The moment that you speak of, I believe, is the one which occurs when the other family members have been taken into the woods and killed by the criminals.
It is ironic that the grandmother is the last to die, as she is the one who truly creates the scenario in which the family is at the mercy of the Misfit.
As the grandmother becomes aware of her impending doom, she reaches out to the Misfit in the only way she knows how, through her religion:
"Jesus!" the old lady cried. "You've got good blood! I know you wouldn't shoot a lady! I know you come from nice people! Pray! Jesus, you ought not to shoot a lady. I'll give you all the money I've got!"
"Lady," The Misfit said, looking beyond her far into the woods, "there never was a body that give the undertaker a tip."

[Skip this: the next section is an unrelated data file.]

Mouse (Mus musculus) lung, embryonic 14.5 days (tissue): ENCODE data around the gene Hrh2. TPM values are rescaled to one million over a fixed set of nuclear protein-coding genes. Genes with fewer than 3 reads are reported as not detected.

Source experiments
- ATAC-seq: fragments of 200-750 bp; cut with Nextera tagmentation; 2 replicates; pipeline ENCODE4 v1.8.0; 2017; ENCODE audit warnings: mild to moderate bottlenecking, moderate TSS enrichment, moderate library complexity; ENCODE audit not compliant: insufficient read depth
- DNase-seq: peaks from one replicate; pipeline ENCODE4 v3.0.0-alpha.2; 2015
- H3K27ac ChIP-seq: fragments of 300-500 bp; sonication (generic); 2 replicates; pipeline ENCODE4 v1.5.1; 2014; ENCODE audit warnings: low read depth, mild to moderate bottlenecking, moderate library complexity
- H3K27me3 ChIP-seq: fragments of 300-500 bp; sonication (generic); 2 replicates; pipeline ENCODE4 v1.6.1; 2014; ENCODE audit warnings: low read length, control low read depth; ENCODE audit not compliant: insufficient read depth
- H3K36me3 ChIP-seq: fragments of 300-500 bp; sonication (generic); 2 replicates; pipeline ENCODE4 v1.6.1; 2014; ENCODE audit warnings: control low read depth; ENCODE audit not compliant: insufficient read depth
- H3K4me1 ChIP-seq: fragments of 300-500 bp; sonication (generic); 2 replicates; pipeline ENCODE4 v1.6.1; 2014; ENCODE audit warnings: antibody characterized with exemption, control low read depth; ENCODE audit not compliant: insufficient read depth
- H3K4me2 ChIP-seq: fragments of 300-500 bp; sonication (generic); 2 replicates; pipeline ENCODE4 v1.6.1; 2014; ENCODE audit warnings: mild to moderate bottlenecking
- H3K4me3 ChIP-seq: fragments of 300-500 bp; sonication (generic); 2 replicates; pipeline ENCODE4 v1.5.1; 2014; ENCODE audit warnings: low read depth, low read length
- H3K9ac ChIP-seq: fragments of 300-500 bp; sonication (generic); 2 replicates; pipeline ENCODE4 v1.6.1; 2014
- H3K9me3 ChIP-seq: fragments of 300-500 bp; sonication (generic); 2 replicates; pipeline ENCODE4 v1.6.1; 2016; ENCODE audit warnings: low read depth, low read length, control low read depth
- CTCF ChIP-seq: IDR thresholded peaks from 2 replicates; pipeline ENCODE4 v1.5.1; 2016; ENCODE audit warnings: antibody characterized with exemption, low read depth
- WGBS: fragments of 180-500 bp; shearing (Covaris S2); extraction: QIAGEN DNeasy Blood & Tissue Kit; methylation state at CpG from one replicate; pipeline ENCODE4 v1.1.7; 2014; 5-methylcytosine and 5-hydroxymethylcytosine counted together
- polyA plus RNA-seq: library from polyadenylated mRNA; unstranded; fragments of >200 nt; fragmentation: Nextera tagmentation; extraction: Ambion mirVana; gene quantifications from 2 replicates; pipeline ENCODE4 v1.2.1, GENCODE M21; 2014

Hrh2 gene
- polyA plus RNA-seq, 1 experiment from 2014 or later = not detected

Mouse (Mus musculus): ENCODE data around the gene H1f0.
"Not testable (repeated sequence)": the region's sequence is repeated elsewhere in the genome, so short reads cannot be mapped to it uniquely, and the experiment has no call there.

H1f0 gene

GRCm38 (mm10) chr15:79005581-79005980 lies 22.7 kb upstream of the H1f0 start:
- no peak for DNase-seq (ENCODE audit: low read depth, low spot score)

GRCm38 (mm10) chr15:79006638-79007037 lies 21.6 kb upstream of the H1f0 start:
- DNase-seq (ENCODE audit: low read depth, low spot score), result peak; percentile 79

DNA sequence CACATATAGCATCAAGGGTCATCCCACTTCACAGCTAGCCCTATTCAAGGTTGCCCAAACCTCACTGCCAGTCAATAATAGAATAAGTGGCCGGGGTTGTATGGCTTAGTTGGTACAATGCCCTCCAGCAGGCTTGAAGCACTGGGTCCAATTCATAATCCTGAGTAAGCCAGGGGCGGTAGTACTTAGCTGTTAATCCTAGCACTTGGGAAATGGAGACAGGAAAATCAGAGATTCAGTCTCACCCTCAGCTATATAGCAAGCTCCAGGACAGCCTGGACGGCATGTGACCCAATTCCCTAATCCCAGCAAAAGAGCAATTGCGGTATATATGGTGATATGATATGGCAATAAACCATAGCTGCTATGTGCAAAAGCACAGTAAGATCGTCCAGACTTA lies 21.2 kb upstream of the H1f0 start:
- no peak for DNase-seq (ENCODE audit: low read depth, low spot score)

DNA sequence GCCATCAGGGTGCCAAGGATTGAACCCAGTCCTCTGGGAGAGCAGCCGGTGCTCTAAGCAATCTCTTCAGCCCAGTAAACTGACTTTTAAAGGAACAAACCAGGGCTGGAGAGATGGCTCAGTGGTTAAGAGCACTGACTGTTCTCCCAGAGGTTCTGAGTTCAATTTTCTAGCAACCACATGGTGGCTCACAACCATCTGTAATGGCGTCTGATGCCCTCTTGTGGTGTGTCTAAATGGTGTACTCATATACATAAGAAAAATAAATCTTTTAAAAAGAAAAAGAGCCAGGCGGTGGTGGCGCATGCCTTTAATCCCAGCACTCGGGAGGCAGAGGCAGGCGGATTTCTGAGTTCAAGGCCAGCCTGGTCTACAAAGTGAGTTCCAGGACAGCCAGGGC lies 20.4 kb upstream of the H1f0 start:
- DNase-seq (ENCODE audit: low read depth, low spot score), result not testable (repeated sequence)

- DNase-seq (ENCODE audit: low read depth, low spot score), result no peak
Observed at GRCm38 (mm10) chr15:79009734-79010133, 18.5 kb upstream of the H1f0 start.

The Misfit has the callousness to rebuke even an older woman, one who has gotten by on her own form of southern charm.
We learn that the misfit and the grandmother have a mutual type of respect for one another. He blames Jesus for how things are in the world. The Misfit says that Jesus confused everything by raising the dead. He says that if what Jesus did is true, then everyone must follow him. But if he didn’t actually raise the dead, then all anyone can do is enjoy their time on earth by indulging in “meanness.”